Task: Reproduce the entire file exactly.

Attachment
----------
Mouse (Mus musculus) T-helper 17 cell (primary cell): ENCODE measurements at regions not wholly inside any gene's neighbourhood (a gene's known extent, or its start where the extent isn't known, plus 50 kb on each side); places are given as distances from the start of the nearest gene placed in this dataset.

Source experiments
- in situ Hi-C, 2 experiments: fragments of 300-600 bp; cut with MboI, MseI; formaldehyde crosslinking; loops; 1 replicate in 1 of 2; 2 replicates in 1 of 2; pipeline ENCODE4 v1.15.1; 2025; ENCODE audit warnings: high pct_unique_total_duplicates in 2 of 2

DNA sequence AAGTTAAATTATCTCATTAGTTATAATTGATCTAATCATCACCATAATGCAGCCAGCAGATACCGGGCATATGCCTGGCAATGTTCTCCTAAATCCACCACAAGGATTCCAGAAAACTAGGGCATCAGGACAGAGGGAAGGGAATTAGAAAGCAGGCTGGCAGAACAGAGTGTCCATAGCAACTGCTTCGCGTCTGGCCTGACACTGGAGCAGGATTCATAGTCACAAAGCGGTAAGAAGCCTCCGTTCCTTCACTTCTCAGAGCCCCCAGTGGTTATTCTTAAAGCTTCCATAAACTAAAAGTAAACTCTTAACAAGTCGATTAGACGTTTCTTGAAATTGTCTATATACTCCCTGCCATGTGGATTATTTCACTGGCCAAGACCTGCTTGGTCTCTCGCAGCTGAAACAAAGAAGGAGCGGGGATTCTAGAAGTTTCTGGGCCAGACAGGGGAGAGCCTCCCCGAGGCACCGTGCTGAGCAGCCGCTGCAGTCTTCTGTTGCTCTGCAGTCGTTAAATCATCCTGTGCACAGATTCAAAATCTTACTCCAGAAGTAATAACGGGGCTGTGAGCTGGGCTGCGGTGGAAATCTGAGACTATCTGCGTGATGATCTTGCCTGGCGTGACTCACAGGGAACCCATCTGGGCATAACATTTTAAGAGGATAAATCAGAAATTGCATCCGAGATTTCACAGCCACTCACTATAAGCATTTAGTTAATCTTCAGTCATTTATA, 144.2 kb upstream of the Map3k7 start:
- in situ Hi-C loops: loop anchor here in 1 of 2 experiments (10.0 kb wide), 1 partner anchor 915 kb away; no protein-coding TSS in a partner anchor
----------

Mouse (Mus musculus) T-helper 17 cell (primary cell): ENCODE measurements at regions not wholly inside any gene's neighbourhood (a gene's known extent, or its start where the extent isn't known, plus 50 kb on each side); places are given as distances from the start of the nearest gene placed in this dataset.

Source experiments
- in situ Hi-C, 2 experiments: fragments of 300-600 bp; cut with MboI, MseI; formaldehyde crosslinking; loops; 1 replicate in 1 of 2; 2 replicates in 1 of 2; pipeline ENCODE4 v1.15.1; 2025; ENCODE audit warnings: high pct_unique_total_duplicates in 2 of 2

DNA sequence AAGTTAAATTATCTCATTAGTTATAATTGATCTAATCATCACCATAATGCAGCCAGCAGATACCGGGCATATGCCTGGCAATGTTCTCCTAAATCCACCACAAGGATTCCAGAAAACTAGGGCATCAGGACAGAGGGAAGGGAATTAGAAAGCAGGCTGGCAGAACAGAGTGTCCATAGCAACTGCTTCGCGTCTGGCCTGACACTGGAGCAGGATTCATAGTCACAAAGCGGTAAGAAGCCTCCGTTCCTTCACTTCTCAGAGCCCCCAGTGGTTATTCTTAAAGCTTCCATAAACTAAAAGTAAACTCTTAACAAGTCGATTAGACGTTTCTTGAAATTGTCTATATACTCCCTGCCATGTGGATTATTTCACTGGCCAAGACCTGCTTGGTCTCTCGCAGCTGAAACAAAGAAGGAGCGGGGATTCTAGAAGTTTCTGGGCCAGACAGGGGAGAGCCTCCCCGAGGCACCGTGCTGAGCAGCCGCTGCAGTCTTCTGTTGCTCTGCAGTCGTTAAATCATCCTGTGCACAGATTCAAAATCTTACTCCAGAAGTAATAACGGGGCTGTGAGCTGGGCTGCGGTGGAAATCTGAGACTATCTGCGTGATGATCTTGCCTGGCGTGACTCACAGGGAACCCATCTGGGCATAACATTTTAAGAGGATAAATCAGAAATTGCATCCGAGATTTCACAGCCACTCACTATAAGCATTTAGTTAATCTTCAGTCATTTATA, 144.2 kb upstream of the Map3k7 start:
- in situ Hi-C loops: loop anchor here in 1 of 2 experiments (10.0 kb wide), 1 partner anchor 915 kb away; no protein-coding TSS in a partner anchor